I rarely show a character. I don’t want to impose my idea of what someone looks like on a cover because what I love about reading is that everyone sees it differently. We are all reading the same script but watching a slightly different movie on the screen. So here is the problem. How do you show someone without showing them? The answer was the first line of the manuscript. To me it was the defining line of the book and set the tone. When I read it, I knew it was the character. That opening line became his portrait. With the addition of the retro looking suit, tie and a splash of notepad yellow I had a cover, evocative of a time when poetry was written out in long hand or typed out on the black and white keys of a battered Smith Corona.



Number 2. Almost There.
The Three-Nine Line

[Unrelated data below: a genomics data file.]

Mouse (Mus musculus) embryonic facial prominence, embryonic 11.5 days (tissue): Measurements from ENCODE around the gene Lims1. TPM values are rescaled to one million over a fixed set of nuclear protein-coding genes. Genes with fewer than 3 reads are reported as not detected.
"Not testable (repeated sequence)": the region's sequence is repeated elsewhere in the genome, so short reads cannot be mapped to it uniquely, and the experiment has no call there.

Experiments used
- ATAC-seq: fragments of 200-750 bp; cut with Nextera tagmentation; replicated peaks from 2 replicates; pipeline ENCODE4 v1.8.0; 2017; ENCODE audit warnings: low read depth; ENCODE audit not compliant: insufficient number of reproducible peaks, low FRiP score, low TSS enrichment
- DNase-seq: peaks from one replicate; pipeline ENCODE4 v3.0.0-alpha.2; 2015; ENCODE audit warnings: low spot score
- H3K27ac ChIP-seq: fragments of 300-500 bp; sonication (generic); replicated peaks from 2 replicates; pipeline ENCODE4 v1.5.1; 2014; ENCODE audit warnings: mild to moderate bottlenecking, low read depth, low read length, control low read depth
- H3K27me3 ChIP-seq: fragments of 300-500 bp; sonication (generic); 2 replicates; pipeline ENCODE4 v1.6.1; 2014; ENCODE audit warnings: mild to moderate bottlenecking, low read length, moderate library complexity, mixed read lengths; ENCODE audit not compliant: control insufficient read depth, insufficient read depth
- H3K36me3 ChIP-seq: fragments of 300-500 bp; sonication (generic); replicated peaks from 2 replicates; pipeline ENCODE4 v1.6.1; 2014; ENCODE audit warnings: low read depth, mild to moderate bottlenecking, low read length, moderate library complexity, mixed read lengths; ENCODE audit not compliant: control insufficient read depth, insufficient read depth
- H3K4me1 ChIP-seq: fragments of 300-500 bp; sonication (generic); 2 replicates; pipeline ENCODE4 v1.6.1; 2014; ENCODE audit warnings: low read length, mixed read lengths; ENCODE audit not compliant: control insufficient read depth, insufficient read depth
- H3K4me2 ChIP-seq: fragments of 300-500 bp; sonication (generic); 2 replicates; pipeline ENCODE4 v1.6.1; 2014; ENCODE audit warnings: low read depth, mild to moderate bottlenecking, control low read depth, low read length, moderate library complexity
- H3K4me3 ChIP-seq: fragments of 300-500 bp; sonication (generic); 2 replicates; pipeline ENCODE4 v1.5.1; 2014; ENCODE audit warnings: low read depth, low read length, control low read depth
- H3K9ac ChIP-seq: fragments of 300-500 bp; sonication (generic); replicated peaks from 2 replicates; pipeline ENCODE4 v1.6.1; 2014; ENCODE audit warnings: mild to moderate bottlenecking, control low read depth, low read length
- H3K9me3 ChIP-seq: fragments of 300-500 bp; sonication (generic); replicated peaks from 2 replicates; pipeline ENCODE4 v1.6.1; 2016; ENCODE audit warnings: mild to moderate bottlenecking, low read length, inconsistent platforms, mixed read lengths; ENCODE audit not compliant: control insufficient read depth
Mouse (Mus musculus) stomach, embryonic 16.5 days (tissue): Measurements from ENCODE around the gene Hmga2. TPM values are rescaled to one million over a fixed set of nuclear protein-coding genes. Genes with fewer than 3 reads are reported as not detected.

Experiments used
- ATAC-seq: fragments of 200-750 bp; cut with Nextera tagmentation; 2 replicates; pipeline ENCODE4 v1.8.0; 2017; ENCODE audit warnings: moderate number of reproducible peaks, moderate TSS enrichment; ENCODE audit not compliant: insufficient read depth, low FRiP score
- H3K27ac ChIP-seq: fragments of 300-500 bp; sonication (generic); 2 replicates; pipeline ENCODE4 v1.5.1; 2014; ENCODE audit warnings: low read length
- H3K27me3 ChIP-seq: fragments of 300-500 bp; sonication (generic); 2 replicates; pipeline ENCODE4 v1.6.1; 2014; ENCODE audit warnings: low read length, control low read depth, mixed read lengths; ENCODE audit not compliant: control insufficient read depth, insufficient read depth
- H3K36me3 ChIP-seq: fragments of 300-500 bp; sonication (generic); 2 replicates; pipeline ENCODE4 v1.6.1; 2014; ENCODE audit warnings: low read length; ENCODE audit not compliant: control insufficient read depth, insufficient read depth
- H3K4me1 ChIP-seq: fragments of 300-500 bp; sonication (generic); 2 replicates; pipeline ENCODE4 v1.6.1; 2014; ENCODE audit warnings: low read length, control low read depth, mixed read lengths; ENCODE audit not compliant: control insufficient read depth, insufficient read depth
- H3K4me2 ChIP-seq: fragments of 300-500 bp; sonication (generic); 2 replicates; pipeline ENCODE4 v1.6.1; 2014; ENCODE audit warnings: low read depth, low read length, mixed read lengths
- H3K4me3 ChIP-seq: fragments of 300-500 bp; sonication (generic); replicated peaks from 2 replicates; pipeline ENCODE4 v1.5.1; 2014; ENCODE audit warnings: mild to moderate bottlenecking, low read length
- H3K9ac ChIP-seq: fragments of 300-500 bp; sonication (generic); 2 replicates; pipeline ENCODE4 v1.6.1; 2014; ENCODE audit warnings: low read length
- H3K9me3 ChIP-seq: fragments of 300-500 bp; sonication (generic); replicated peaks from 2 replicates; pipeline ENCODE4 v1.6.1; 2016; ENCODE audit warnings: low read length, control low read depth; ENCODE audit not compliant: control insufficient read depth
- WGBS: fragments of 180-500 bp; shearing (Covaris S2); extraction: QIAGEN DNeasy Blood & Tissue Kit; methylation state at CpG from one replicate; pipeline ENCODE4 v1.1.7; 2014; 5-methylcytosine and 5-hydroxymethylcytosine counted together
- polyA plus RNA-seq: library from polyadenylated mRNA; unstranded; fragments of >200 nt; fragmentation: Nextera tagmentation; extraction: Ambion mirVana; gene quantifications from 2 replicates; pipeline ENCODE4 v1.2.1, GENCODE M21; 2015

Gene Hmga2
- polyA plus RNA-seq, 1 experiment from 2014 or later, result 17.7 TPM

I have done all of David Freed’s Cordell Logan mystery titles. This one was different. The other covers in the series always featured some type of graphic that involved the hero’s plane, a beat up Cessna coupled with some type of graphic mystery element. This title called for something different. The story is set in the present day, but the memories and experiences of American soldiers who were prisoners during The Vietnam War is at the core of the book. It is a dark tale set in an exotic land. David had sent me some images of the setting of the book. One of these was of The Huc Bridge of Hoan Kiem Lake. I knew this was going to be the cover. I researched images and found one that had the right amount of ominous mystery. With some color manipulation and addition of background to make it fit my format, it became a strong cover image but I felt it needed something. I tried adding additional elements to tie it into the war. These proved unsuccessful and the cover was stripped down to the foreboding bridge image and title. Everyone loved the image but agreed that something was needed to tie it all together. After staring at the cover, I saw it. This was a story of prisoners of war. I needed to convey that so I underscored the title with barbed wire. That was the missing element. Although the final cover took a fair amount of work, the basic imagery was there from the very beginning, it just needed a push in the right direction.